A thought or two on what’s starting to happen in the marketplace – by David Kinnear
Legal innovation is upon us. And it’s not going away. This has serious, permanent implications for the legal sector and those working in it.
A year or so ago I spoke with a senior partner of a major law firm about their strategy on legal technology adoption – the response was interesting and very telling: “We don’t want to the first but, I can tell you, we won’t be third.” More recently, I fell into conversation with two General Counsel of major corporations. Whereas 12-18 months ago, they noted, people were talking about legal tech, it was only now (recently in the last 6-12 months) that they’re starting to really see it and experience it – and they’re most definitely paying attention to what it means.
Legal innovation may not have mattered so much a year or two ago – it was easily brushed off – but now it does. And now there is no ignoring it.
The legal industry “quickening” is unfolding in a manner remarkably similar to how each of the HRO and BPO chapters unfolded – around the premise that with technology and labor arbitrage we could deliver services “better, faster and cheaper”. For those who were involved in these momentous “lift and shift” periods of change, no-one forgets the day that one of the Big Four announced its entry into the HRO / HR services market.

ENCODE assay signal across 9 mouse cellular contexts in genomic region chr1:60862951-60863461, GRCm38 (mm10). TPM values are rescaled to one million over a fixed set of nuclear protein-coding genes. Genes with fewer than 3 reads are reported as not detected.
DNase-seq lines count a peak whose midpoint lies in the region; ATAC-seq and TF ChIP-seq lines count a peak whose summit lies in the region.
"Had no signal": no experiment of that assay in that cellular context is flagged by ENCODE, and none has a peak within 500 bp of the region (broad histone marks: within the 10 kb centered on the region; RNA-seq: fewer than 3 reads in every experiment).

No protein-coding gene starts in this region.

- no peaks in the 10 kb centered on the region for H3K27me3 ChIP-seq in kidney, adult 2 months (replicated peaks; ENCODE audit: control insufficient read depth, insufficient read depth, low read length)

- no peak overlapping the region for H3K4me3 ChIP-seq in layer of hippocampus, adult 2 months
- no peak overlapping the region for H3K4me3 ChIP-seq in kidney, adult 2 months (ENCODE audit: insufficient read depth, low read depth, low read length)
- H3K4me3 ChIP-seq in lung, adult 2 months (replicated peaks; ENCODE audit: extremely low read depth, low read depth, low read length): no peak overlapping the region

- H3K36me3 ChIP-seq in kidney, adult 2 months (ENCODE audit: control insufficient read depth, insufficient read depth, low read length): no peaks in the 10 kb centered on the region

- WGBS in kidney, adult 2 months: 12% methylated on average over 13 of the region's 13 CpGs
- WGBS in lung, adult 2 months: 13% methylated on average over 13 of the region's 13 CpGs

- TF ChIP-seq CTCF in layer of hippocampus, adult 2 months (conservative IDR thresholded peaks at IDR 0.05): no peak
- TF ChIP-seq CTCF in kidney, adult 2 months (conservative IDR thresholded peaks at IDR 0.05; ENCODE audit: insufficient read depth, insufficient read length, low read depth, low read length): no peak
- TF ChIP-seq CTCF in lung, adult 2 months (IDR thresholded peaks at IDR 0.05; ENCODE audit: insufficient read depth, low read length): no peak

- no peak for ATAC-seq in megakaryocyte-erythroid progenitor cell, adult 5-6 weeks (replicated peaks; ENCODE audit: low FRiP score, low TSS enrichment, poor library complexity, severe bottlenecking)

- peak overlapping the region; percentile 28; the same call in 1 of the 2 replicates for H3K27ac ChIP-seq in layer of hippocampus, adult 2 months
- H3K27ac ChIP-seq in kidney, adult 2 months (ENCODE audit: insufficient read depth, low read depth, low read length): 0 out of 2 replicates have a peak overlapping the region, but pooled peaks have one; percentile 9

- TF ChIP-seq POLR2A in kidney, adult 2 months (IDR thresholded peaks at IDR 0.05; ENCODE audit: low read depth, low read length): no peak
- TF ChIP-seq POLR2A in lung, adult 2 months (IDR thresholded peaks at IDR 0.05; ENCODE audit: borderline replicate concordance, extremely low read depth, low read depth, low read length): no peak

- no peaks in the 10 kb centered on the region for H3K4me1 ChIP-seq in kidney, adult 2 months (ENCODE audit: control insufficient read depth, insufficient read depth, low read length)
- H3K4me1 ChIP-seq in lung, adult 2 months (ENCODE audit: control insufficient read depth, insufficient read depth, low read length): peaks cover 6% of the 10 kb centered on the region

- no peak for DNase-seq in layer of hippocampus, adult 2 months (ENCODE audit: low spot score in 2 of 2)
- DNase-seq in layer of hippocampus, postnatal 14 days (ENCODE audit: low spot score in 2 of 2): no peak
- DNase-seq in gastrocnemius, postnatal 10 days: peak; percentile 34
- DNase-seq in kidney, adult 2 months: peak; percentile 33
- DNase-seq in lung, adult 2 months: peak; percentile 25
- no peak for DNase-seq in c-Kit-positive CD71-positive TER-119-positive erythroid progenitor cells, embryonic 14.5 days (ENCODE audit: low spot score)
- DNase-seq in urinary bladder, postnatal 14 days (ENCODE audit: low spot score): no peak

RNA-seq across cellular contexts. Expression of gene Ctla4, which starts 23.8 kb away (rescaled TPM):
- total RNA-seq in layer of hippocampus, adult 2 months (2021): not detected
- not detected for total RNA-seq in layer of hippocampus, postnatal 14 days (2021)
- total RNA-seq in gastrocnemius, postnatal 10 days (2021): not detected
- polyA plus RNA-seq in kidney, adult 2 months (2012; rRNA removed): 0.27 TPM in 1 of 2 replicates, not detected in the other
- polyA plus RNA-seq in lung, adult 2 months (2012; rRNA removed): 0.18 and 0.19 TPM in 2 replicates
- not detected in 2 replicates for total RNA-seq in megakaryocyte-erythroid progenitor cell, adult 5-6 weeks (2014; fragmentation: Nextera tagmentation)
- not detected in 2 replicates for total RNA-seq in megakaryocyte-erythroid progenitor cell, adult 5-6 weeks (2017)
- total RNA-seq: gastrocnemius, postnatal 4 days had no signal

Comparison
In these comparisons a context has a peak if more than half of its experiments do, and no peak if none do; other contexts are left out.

Like a sonic boom, the entry of the Big Four was heard around the industry and it was, in reality, the starting pistol for an arms race built around scale and technology – then played out in Boardrooms and on golf courses all over the marketplace. This time it’s the legal sector.
In the last week two big “consulting” players have spoken to their plans for the legal space – and one can only expect that others will add their voices also. With a not-unexpected focus on Legal Operations (Legal Ops) these larger players have technology, financial and relationship capital far beyond the typical resources found within the legal sphere.
Innovation takes many forms and too often it’s confused with simply being yet another shiny “app”. Sometimes it’s having the scale and technical leverage to deploy solutions for industries that others cannot by reason of being simply too small. Financial services is full of such examples – the outsourcing or alternative sourcing of support services that fall outside the “defensible core”.
Sometimes innovation is simply being able to offer an industry-wide solution to common weaknesses or non-core activities.
On any view, now is a good time for organizations in the legal sector to think long and hard about where and how they fit into the new world that is emerging. Make no mistake there is an irreversible wave of change coming – and it has begun.
Now it’s not a question of being first, second or third – you just don’t want to be last. When the music stops, just be sure there’s a chair – and you’re sitting in it.